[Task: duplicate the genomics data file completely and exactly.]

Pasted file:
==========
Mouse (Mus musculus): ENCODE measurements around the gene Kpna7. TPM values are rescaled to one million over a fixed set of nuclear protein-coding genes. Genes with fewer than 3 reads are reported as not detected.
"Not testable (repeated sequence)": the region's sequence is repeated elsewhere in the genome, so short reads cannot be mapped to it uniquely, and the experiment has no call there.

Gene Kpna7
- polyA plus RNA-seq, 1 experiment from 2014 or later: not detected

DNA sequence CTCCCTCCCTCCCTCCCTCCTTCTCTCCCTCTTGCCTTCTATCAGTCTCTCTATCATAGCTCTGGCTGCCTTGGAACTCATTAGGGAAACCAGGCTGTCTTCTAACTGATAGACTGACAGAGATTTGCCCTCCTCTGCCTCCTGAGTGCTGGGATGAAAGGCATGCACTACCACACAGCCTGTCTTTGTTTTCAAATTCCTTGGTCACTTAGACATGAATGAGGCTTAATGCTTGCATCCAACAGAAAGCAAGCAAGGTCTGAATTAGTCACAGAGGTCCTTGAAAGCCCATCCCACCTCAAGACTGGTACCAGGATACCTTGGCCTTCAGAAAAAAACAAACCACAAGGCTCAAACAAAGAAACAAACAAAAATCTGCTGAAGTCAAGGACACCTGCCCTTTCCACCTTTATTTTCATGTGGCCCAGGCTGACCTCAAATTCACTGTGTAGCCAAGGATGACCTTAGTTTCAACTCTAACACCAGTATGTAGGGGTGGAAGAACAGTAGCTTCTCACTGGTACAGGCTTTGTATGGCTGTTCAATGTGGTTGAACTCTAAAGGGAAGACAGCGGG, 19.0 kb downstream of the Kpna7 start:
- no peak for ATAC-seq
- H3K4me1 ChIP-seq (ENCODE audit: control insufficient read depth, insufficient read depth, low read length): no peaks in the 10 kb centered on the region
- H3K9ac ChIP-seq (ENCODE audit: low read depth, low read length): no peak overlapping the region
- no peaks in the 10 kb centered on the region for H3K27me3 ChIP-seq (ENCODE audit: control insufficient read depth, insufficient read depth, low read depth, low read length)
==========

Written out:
Mouse (Mus musculus): ENCODE measurements around the gene Kpna7. TPM values are rescaled to one million over a fixed set of nuclear protein-coding genes. Genes with fewer than 3 reads are reported as not detected.
"Not testable (repeated sequence)": the region's sequence is repeated elsewhere in the genome, so short reads cannot be mapped to it uniquely, and the experiment has no call there.

Gene Kpna7
- polyA plus RNA-seq, 1 experiment from 2014 or later: not detected

DNA sequence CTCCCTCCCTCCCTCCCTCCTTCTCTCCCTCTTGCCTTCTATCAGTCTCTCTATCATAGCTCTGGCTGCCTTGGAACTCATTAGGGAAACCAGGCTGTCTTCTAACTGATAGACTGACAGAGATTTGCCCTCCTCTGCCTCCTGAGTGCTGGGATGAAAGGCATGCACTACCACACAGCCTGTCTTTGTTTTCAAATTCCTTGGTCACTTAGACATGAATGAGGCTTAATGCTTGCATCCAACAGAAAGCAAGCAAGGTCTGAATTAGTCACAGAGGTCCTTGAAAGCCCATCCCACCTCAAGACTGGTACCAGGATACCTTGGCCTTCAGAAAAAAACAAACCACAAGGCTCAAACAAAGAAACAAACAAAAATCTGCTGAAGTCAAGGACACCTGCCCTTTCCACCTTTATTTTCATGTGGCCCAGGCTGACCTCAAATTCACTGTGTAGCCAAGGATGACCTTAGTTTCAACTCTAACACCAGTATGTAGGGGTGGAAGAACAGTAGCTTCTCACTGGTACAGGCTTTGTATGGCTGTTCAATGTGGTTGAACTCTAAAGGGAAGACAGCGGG, 19.0 kb downstream of the Kpna7 start:
- no peak for ATAC-seq
- H3K4me1 ChIP-seq (ENCODE audit: control insufficient read depth, insufficient read depth, low read length): no peaks in the 10 kb centered on the region
- H3K9ac ChIP-seq (ENCODE audit: low read depth, low read length): no peak overlapping the region
- no peaks in the 10 kb centered on the region for H3K27me3 ChIP-seq (ENCODE audit: control insufficient read depth, insufficient read depth, low read depth, low read length)